* Bruce Seward – shot and killed for being naked on a bench outside a BART station.
* Idriss Stelley – an honor student shot 48 times by nine SFPD officers inside San Francisco’s Metreon Theater.
* Gustavus Rugley – shot 36 times as he sat in his car at Alemany and Ocean by the SFPD gang task force.
* Vinh Bui – a Bayview resident shot and killed while “holding a metal object.”
* Randall Dunkin – a disabled man shot while sitting in his wheelchair.
* Oscar Grant III, 22 – tortured, called racial epithets and shot to death at point blank range by BART police.
* Raheim Brown, 20 – shot and killed by Oakland Unified School District police.
* Charles Hill – homeless transient man beaten and shot to death by BART police.
* Kenneth Harding, 19 – shot for lack of a transfer proving he’d paid the $2 train fare.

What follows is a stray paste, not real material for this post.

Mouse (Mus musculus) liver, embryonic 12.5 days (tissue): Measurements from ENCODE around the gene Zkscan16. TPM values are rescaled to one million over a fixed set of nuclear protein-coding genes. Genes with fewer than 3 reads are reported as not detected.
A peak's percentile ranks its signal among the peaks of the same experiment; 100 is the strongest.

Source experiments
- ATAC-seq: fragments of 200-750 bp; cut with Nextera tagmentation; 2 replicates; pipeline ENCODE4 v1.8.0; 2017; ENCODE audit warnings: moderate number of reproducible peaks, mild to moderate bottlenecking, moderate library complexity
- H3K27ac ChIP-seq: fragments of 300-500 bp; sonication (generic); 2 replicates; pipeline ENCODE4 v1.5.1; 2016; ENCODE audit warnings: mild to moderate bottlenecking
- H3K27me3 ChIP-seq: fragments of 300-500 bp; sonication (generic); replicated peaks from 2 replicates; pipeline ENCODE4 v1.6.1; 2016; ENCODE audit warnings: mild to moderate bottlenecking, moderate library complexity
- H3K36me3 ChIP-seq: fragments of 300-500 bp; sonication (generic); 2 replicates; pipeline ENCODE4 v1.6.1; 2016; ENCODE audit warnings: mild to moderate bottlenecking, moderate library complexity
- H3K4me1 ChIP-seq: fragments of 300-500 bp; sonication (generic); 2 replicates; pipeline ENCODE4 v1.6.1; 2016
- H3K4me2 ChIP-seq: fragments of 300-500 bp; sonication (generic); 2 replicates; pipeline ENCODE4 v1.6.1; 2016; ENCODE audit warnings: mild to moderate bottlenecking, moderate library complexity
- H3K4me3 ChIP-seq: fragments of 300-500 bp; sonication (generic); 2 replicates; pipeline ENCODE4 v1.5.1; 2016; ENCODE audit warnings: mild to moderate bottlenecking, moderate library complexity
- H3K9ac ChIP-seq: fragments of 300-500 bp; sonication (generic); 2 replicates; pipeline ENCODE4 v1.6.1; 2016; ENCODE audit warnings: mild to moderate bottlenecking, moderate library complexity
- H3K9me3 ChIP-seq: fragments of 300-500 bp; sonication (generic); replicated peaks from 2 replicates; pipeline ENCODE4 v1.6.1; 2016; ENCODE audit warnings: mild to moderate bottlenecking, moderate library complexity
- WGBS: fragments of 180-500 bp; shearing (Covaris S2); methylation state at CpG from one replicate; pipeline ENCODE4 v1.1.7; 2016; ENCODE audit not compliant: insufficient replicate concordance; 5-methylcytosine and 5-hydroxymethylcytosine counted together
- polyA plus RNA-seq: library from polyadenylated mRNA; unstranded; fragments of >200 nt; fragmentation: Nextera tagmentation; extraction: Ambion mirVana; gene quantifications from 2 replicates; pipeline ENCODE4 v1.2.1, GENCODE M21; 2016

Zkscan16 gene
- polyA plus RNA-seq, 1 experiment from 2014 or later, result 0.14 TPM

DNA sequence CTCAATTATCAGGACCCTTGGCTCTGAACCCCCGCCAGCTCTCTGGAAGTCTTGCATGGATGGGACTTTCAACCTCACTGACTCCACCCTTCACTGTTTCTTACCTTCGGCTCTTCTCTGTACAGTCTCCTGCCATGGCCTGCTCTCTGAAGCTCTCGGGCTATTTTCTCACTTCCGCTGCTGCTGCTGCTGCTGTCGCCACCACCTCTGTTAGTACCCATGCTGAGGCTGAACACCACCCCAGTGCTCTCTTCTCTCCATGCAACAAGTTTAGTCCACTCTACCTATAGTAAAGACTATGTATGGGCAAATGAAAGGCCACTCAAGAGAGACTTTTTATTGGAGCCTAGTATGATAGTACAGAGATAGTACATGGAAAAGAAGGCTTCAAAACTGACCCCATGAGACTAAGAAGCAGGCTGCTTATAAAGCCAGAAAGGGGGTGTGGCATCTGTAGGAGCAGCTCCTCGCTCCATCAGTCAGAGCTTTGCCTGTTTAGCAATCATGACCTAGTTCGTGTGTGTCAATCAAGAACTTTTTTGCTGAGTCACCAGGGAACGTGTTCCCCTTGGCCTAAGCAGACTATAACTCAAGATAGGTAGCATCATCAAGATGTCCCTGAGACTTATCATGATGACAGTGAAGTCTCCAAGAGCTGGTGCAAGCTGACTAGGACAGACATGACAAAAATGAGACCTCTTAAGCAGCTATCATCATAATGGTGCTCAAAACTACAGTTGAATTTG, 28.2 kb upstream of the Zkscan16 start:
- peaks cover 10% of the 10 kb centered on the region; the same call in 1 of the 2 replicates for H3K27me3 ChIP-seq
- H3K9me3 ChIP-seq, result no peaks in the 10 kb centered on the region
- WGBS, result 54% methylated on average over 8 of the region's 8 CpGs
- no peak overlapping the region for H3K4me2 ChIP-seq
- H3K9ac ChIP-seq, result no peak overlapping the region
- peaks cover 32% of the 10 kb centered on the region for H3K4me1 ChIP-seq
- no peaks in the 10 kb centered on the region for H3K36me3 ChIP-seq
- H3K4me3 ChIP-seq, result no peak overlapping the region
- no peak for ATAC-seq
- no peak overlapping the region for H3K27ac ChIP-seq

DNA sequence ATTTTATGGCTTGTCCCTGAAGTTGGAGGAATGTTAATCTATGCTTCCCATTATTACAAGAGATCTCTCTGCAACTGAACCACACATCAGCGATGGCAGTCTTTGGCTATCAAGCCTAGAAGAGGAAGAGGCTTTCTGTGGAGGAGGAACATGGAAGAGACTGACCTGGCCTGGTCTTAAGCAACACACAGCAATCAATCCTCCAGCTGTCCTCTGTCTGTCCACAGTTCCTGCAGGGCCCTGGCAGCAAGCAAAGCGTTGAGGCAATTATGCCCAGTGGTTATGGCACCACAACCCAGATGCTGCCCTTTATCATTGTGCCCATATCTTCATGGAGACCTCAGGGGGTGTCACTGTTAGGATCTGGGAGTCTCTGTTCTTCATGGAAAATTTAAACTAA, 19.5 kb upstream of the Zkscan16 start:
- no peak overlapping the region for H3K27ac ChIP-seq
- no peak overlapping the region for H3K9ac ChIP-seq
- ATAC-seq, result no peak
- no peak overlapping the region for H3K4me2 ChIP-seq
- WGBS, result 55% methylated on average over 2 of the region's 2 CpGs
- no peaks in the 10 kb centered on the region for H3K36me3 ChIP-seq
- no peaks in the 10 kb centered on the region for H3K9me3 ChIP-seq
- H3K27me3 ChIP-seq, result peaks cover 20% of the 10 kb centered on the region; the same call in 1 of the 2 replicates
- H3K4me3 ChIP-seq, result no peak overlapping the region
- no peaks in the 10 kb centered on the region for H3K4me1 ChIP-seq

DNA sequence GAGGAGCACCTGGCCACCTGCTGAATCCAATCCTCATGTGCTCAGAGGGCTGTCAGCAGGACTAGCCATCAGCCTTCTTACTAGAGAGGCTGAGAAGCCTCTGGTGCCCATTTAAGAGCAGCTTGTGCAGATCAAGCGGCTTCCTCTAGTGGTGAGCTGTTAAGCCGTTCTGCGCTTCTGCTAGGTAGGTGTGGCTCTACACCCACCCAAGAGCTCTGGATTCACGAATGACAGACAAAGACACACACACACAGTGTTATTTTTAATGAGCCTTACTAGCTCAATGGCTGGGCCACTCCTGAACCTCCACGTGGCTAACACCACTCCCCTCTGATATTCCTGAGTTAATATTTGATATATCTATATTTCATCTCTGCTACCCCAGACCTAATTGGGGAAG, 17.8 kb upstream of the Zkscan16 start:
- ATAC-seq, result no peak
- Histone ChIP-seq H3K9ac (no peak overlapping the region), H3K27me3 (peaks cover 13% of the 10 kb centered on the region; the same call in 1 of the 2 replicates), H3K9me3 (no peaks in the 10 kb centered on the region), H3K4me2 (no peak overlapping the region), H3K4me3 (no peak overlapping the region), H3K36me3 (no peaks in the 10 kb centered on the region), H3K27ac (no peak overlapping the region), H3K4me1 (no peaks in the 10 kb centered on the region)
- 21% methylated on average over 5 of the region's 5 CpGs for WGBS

And the corporate media continues to cover up what the Black and Brown communities have always recognized as an epidemic of stolen lives and police brutality that has gone on for centuries and continues unabated.
Speaking at a community meeting immediately after the killing of Kenneth Harding, where SFPD Chief Greg Suhr was shouted down, a longtime Bayview resident made a telling and critical statement quoted by the October 22nd Coalition: “A boy gets gunned down. We don’t know if there was a gun there, but we know that for 40 damn years, people have been getting gunned down in this community. People are angrier now than they were when they walked in the door. We’re a community that’s truly in pain, that’s truly frustrated and really needs some respect.”